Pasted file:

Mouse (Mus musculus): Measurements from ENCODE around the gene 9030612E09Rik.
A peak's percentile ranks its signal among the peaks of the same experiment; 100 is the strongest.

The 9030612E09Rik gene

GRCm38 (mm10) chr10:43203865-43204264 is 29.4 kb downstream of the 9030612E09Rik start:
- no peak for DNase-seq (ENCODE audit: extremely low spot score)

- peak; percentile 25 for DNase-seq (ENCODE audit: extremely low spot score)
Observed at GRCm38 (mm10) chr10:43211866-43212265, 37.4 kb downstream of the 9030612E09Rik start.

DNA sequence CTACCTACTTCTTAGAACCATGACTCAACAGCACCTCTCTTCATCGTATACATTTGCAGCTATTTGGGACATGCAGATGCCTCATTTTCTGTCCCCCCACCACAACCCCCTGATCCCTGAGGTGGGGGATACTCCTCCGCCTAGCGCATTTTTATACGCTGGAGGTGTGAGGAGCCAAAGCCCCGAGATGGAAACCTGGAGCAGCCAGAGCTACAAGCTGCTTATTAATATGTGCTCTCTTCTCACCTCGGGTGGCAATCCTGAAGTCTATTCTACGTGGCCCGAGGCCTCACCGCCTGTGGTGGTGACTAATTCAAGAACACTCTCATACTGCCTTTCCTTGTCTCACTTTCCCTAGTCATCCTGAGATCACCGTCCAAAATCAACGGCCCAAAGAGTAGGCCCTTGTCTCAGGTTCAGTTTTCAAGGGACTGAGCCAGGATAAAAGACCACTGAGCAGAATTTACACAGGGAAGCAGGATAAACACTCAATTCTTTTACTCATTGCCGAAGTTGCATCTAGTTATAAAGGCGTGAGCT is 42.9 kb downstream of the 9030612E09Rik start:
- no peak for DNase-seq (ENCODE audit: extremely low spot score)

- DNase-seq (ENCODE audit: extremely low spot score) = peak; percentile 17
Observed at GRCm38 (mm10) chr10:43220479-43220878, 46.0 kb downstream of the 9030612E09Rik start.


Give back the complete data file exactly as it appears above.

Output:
Mouse (Mus musculus): Measurements from ENCODE around the gene 9030612E09Rik.
A peak's percentile ranks its signal among the peaks of the same experiment; 100 is the strongest.

The 9030612E09Rik gene

GRCm38 (mm10) chr10:43203865-43204264 is 29.4 kb downstream of the 9030612E09Rik start:
- no peak for DNase-seq (ENCODE audit: extremely low spot score)

- peak; percentile 25 for DNase-seq (ENCODE audit: extremely low spot score)
Observed at GRCm38 (mm10) chr10:43211866-43212265, 37.4 kb downstream of the 9030612E09Rik start.

DNA sequence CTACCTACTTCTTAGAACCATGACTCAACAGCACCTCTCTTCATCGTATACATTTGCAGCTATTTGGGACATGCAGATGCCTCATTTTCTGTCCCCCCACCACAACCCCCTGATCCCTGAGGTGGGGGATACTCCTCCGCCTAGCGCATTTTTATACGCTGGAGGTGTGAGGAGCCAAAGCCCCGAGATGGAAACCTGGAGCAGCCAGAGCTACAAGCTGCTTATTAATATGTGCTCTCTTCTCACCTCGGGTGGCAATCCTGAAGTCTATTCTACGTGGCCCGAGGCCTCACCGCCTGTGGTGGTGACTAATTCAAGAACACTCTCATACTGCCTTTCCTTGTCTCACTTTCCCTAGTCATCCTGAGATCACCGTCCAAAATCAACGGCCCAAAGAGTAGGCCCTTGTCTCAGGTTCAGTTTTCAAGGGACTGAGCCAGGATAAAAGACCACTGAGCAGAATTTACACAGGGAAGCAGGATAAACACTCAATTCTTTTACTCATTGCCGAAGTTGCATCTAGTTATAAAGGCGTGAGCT is 42.9 kb downstream of the 9030612E09Rik start:
- no peak for DNase-seq (ENCODE audit: extremely low spot score)

- DNase-seq (ENCODE audit: extremely low spot score) = peak; percentile 17
Observed at GRCm38 (mm10) chr10:43220479-43220878, 46.0 kb downstream of the 9030612E09Rik start.